Learning from Leaders

Writer: 
November 30, 2002

 

Questions on how we respond to shady accounting, conflicts of interest, and corruption were taken up by faculty at the Fuqua School of Business and by Duke graduates and supporters at an August forum. The Fuqua School teamed with the Athletics Department to produce the first Coach K/Fuqua School of Business Leadership Conference.

Stephen Cooper of Enron addresses the audience

Stephen Cooper of Enron addresses the audience. Les Todd.

Rick Wagoner, president and CEO of General Motors, discusses leadership

Rick Wagoner, president and CEO of General Motors, discusses leadership in turnaround firms. Les Todd.

Headlining were several high-profile alumni, including Betsy D. Holden '77, co-CEO of Kraft Foods; Alan Schwartz '72, president of Bear Stearns; and Rick Wagoner Jr. '75, CEO of General Motors. Also participating were Stephen F. Cooper, a Duke parent and acting CEO of Enron; former Duke basketball players Grant Hill '94, of the Orlando Magic, and Billy King '88, general manager of the Philadelphia 76ers; President Nannerl O. Keohane; basketball coach Mike Krzyzewski; and Fuqua dean Douglas Breeden.

" Executives as role models are now more important. Successful leadership across industries and different situations--and this was reinforced from sports leaders like Coach K, too--has many commonalities," Holden said. "The common traits I noticed included creating a shared vision; establishing core values; developing a game plan that stretches the organization; providing frequent, open, and honest communication; and building employee commitment and trust."

But managing long-term strategies isn't easy in a short-term world, Wagoner told a panel on corporate turnarounds. He said recent business failures and huge bankruptcies teach a fundamental economic truth: The growth that matters most is economic value. That led him to a complaint about corporate behavior. "I think constantly shuffling management is oversold. Some outside expertise on fixing a problem is fine, but it pays to know something about the business you are in," he said.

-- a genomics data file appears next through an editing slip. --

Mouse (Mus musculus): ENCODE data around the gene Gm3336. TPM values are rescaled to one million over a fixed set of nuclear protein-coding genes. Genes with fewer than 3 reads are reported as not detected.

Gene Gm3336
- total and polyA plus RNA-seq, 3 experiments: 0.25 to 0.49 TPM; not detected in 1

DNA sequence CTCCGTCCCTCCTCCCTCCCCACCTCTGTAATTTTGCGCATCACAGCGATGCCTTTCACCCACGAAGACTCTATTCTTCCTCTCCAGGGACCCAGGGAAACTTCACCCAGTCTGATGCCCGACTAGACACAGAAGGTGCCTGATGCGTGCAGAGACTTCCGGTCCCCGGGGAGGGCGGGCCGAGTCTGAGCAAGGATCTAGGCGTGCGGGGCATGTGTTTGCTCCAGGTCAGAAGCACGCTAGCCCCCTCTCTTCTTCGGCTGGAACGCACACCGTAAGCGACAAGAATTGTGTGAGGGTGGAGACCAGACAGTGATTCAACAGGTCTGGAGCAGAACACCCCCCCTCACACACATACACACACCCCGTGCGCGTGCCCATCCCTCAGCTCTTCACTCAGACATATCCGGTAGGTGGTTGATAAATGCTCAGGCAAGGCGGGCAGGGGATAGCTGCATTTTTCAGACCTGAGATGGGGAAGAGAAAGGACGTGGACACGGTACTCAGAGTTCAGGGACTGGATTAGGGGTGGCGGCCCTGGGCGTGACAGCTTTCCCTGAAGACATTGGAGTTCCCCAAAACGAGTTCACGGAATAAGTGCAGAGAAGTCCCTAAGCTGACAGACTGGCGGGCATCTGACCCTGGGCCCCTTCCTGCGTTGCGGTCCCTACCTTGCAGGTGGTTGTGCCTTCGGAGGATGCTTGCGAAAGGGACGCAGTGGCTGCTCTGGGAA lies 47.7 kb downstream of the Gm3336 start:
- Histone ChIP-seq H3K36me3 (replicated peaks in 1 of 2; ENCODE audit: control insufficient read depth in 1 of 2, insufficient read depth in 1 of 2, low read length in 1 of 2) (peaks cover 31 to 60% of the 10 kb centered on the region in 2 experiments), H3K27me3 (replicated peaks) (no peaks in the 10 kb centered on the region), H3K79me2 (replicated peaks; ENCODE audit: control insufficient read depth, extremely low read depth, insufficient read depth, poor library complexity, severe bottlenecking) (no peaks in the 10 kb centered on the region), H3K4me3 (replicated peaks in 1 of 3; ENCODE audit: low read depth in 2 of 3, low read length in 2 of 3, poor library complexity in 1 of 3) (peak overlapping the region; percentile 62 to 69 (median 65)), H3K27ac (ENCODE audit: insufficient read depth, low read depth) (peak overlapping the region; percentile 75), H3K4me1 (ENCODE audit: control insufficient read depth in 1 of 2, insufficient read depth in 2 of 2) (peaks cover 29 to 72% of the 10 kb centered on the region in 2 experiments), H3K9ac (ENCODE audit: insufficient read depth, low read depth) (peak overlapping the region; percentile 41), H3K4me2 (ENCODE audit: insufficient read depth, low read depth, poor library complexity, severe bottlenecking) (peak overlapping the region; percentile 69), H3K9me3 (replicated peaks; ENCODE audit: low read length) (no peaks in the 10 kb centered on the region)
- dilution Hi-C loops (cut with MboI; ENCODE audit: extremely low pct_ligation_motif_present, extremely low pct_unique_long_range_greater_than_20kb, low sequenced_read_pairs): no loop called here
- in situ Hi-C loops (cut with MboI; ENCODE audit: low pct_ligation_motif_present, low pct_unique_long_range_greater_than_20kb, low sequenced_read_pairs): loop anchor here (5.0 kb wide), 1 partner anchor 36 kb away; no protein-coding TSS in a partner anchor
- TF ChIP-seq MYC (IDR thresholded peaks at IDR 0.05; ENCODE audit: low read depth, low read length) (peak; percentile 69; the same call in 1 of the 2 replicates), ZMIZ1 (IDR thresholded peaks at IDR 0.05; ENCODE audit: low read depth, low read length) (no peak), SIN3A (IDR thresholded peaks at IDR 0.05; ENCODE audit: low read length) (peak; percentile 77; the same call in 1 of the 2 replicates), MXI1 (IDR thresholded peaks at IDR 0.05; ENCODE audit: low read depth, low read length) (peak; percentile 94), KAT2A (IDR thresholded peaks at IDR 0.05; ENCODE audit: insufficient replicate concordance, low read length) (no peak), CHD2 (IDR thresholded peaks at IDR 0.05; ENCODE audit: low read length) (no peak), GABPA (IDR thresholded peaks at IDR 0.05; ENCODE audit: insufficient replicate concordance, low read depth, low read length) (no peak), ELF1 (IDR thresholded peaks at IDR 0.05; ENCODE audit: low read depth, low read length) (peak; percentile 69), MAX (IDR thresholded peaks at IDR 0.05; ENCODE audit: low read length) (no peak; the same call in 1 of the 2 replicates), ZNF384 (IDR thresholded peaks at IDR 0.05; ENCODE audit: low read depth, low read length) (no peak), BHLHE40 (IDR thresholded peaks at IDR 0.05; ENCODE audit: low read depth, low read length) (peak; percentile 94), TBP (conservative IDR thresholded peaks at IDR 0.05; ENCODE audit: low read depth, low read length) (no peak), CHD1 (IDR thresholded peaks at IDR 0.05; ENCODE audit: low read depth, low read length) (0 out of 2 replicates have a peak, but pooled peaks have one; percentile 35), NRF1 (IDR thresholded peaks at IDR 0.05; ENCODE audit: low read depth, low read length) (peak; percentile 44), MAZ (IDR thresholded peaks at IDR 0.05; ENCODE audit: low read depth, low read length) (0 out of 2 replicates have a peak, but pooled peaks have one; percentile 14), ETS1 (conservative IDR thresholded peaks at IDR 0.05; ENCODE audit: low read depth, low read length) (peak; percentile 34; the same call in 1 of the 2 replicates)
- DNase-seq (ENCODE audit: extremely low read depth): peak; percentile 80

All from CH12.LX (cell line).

" There is pressure to make big-bang changes, and that contributed to the bubble," he continued. "But managers should ask if you can rehabilitate before you restructure. Can you go from stupid to smart? My answer is yes, and the guys in Canada are proof. The same guys are running the factory. They made consistent progress, and that takes leadership at the factory and at the corporation."

Wagoner said he believes the seeds for a meltdown of Adelphia, Enron, Tyco, and WorldCom were planted when short-term results replaced sustainability as management's key driver. "The whole background of this was expectations and the elements of pressure to keep up the pace of earnings or sales. Which leads to another question that is part of leadership: Are we in this business short-term or for fifty years?"

" Scandal 101" could be the name of a number of courses being offered this fall on college campuses. Fuqua reintroduced an ethics course last spring as an elective and plans to offer it again this spring, although there are no plans to make it mandatory. Breeden says the intention at Fuqua is to instill ethical thinking into all courses.

Schwartz, who helped organize a business-ethics roundtable at the conference, said, "Of course, the problem with Enron was that no one stepped up. You can't wait for the big game to address the issue...ethics is an everyday issue."

And a personal responsibility, he added. "Ace Greenberg, who was a legendary leader at Bear Stearns and a prolific memo writer, was absolutely rigid about ethics. He used to put out memos that said, 'If you see something that doesn't make sense, speak up.' I remain a big fan of whistleblowers."

In the business environment of the 1990s, Schwartz said, the attractiveness of making even more money meant that imperial CEOs would adopt bet-the-ranch strategies and suspend legal and ethical rules. "The public now thinks most CEOs put themselves first. Karl Marx is probably in his grave saying, 'I'm right.' The nature of capitalism is to overshoot equilibrium. It is messy sometimes, but the market will respond."

Enron, of course, has become Exhibit A in Congress and in the ethics debate in B-schools. Case Western Reserve University offers a two-part course, "The Short Road from Unbelievable Success to Unmitigated Disaster" and "Enron 101." Enron whistleblower Sherron Watkins is lecturing at the University of California at Irvine.

Only at Fuqua, however, has the acting CEO and chief restructuring officer of Enron already given a lecture on "Emerging from a Crisis." In a packed auditorium, Stephen F. Cooper's presentation was remarkable in that he ripped into the lush perks and sweet deals granted to dozens of corporate heads, including those at Enron.

" Everybody wanted to put their balance sheets on steroids," said Cooper, the co-founder and managing principal of Zolfo Cooper, a turnaround firm. "We turned CEOs into rock stars, their boards were either misinformed or uninformed, and the advisers--lawyers, bankers, Wall Street analysts--did nothing but paint and promote a picture of health. There was a sense of entitlement, and I see it in almost every situation where management calls us in to fix their problems."